Graphetics is the study of how one recognizes text, and how one differentiates it from other marks and drawings, for example when one views a manuscript and has to decide ‘is this writing or just scribble?’. This article focuses on the pragmatics of graphetics and on the (philosophical) complexity of differentiating graphs into linguistic and non-linguistic content, i.e. the difference between seeing and reading. Deciding the identity of marks when interpreting manuscript sources is sometimes problematic, and this article takes some examples from the project to digitize Wittgenstein’s manuscripts, which are especially relevant because he conducts thought-experiments with imaginary letterforms and other ciphers. The method used in this article is a reductive graphological or pragmatic graphetic analysis of the manuscript source. The results of the enquiry are threefold: that all manuscripts should be assumed to be graphical until textual content is discovered (which is the opposite of the normal assumptions about manuscripts by philologists); that ‘being graphical’ is a property not of appearance but of structure; and that a clear differentiation between text and graphics is not always possible. The author believes that the conclusions are fundamental to our interpretation of two-dimensional media, i.e. the differentiation of modes of communication. However, when looking so closely at a problem (letter by letter, mark by mark) it is sometimes difficult to maintain the reader’s awareness of the broader context in which the problem has significance. The latter is an intrinsic problem of the so-called ‘close-reading’ approach in hermeneutics and is relevant to most doctoral/postdoctoral researchers.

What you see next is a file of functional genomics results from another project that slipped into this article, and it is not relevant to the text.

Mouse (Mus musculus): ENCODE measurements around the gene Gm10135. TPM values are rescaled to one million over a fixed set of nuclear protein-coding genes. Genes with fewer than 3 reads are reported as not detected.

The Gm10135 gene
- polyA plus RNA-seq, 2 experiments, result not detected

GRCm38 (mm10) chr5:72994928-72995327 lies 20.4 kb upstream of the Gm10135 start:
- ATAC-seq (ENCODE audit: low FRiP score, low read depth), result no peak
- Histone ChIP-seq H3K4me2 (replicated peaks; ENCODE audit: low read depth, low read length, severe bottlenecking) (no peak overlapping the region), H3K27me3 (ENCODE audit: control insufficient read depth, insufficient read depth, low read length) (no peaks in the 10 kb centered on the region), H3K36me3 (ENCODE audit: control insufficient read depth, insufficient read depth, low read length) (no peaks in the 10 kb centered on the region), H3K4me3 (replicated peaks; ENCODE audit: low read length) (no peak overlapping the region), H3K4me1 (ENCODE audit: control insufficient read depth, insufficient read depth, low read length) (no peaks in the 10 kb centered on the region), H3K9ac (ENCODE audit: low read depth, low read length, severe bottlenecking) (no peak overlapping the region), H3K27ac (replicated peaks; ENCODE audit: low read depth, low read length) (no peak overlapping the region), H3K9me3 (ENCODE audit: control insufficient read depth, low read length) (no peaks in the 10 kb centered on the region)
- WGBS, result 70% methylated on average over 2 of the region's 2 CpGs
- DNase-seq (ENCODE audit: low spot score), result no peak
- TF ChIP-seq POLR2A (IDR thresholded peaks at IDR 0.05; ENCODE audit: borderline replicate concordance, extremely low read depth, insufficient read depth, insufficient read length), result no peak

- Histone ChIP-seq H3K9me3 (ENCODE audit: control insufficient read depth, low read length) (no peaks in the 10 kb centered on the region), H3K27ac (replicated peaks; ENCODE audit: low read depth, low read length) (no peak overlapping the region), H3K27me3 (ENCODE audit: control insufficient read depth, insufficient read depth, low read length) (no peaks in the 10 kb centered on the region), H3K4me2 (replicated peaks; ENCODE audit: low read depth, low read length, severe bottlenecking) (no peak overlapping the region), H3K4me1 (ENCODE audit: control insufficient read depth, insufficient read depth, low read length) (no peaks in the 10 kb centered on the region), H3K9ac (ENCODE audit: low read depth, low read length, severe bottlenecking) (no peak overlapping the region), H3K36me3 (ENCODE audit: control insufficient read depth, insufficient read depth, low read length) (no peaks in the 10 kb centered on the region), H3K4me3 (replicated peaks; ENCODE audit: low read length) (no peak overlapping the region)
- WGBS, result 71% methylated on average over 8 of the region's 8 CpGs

- text encoding
- textual interpretation